Embodying Love

But to you who are listening I say: love your enemies, do good to those who hate you.

Luke 6:27 NIV

The topic of “enemies” doesn’t feel very Christmasy this time of year.

Many of us would rather talk about the three kinds of love that are found in the Greek or what it means to love your spouse better, or antidotes on parenting. But nobody wants to learn how to love and serve your Mormon neighbors or the Muslim who has a booth at the mall or the gay couple across the street who just adopted a child (Gasp!). But if we are going to talk about love the way we actually see it in scripture, then there is no greater love than love for your enemies.

The word “enemy” may feel a little harsh but in the Greek this word is primarily used as an adjective and not as a noun as we often use it in our english language which makes a big difference. A quick reminder: an adjective describes a noun and a noun is “a person, place, or thing”. When the Greek uses this word, it is describing someone as being “hated, or hostile”. Two words that are definitely not Christmasy.

(Warning: It’ll get worse before it gets better.)

The point is this:

our Christian values don’t allow us to call someone an “enemy”, that would be rude. Instead we use the terms “lost” or “non-believer” or “being apart of a cult”, “threatens our family values”, “dangerous”. We have a lot more hostility towards those on the outside than many of us would like to admit. You know “Hate the sin, love the sinner”? But how many of us are doing this well? And what does that actually look like? If a devote Muslim moves next door, do you ignore their culture and belief system altogether? Or do you try to convert them first in order to have a relationship with them? Is this love?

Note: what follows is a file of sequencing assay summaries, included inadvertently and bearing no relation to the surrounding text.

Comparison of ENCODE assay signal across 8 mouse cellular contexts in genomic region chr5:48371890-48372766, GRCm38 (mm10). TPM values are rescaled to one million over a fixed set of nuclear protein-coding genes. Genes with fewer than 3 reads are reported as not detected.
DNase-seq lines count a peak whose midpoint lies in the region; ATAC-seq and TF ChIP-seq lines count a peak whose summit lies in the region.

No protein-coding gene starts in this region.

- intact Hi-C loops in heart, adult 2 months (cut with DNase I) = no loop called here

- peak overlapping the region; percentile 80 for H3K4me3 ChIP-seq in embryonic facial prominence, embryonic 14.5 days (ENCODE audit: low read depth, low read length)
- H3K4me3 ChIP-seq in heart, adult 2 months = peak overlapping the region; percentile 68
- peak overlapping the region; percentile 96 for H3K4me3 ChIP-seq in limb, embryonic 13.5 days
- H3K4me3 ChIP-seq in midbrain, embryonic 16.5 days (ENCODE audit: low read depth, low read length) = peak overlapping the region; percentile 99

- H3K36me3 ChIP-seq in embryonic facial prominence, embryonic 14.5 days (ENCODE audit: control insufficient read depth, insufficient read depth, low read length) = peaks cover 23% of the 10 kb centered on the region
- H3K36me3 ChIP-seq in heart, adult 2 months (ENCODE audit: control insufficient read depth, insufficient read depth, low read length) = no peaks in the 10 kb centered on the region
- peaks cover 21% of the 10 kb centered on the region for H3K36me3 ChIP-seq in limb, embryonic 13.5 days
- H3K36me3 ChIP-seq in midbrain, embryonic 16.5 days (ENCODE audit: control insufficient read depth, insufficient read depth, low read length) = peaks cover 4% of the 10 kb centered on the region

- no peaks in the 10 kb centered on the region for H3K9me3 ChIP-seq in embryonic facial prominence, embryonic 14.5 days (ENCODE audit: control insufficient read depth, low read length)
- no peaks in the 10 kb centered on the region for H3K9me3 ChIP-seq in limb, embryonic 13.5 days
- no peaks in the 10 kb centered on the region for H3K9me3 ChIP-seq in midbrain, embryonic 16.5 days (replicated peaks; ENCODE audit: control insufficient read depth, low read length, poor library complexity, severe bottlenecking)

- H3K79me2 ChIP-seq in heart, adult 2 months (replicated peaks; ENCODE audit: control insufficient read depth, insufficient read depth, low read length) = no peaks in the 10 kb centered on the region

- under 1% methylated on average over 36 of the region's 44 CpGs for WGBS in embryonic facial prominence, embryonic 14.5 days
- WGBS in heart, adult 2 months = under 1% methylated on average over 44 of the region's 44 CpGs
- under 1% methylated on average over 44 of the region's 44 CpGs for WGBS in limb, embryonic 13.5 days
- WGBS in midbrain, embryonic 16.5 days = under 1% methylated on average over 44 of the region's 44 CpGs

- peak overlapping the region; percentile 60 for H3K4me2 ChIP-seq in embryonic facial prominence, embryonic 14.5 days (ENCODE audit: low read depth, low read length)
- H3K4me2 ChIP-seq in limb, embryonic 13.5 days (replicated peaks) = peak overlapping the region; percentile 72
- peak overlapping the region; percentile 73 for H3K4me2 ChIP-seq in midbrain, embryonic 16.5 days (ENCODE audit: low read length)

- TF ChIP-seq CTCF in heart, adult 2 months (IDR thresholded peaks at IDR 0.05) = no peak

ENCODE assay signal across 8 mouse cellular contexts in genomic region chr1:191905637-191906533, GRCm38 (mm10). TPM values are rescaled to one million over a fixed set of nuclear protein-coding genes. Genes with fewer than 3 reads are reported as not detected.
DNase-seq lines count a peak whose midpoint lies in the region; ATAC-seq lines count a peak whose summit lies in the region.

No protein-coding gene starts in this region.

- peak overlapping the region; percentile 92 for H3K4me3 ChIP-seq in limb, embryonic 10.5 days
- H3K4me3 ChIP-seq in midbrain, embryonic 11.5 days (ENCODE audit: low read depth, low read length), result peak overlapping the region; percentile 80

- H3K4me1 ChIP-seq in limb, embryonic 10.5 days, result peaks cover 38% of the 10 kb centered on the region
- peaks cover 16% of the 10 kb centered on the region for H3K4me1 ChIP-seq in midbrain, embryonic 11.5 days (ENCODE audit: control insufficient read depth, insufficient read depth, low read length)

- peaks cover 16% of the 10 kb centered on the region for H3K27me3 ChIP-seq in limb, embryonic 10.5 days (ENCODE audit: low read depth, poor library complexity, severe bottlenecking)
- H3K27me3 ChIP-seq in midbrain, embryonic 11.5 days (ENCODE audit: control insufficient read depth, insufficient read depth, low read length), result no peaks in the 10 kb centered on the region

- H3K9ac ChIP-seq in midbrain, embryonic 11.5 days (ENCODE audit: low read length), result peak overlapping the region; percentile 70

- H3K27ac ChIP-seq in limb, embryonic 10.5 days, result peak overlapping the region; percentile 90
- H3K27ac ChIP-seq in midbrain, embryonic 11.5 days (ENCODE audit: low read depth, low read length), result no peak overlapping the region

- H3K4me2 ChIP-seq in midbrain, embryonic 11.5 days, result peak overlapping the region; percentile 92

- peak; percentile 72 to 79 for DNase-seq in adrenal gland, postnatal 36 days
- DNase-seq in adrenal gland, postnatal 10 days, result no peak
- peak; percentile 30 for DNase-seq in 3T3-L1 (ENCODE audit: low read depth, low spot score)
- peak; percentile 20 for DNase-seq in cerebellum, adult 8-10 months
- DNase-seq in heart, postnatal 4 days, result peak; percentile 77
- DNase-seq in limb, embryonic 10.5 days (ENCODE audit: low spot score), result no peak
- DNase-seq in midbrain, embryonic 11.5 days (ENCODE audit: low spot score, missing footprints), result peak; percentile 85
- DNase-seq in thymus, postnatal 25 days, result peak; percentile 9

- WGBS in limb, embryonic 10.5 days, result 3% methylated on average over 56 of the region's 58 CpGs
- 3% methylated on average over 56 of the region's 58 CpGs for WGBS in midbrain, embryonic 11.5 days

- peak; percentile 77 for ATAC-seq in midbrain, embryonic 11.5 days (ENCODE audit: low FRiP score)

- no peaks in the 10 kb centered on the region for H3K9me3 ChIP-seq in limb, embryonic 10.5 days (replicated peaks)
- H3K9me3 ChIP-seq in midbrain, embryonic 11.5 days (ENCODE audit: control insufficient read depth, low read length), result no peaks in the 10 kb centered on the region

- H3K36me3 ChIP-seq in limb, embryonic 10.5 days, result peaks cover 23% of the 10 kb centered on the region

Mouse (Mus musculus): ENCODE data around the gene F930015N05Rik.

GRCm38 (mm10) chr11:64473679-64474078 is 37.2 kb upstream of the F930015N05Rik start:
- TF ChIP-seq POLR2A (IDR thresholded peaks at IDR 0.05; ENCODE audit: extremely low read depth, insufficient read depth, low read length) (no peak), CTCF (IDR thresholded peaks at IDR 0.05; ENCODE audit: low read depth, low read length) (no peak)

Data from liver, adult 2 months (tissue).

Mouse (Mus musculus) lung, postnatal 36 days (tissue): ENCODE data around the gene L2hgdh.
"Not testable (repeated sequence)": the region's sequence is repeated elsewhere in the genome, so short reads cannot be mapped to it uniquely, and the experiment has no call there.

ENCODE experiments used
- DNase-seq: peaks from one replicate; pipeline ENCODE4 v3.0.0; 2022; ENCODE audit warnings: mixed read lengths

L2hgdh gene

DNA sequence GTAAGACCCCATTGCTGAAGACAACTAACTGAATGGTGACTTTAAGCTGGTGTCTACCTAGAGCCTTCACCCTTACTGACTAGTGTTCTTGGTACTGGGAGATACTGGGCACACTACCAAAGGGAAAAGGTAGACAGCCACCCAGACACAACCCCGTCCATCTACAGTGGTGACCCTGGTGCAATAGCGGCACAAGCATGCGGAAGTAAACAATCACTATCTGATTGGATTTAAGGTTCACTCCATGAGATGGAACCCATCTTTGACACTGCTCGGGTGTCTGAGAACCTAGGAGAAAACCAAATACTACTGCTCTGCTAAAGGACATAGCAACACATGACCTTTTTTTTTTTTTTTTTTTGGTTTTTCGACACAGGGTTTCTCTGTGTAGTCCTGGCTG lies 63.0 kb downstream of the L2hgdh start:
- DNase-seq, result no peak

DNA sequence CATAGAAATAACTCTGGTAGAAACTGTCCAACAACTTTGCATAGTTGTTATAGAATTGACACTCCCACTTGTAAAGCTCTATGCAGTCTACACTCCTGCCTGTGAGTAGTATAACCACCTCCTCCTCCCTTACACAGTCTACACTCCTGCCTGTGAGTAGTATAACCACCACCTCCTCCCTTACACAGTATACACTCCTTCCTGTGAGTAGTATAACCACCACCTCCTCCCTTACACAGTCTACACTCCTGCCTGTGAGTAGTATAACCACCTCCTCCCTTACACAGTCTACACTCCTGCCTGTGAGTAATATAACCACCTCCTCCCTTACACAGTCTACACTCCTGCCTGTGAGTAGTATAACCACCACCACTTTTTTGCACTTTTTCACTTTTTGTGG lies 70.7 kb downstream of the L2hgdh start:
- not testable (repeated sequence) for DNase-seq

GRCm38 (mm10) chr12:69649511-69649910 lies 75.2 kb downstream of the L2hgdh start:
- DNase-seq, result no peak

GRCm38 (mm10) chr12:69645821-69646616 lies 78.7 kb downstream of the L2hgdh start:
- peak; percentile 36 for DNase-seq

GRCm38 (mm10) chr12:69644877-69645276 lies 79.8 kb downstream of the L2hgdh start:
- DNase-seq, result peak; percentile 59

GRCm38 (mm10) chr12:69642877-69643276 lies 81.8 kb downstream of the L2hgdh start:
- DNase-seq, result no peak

On this side of conversative Evangelicalism, we have one way of “loving” those who don’t believe what we do: correction.

We LOVE to correct people.

There is of course an evangelistic desire for people to know Jesus and his great love for them. Our heart is in the right place though our approach to enemy love still seems to be in the dark ages. God didn’t win our hearts by correcting, coercing, or conquering but through compassion and radical connection that came to us in fragile flesh and bone.

Christ embodies this very love through allowing himself to be coddled and not to come conquering. Christ embodied enemy love by his love for us.

Once you were alienated from God and were enemies in your minds because of your evil behavior. But now he has reconciled you by Christ’s physical body…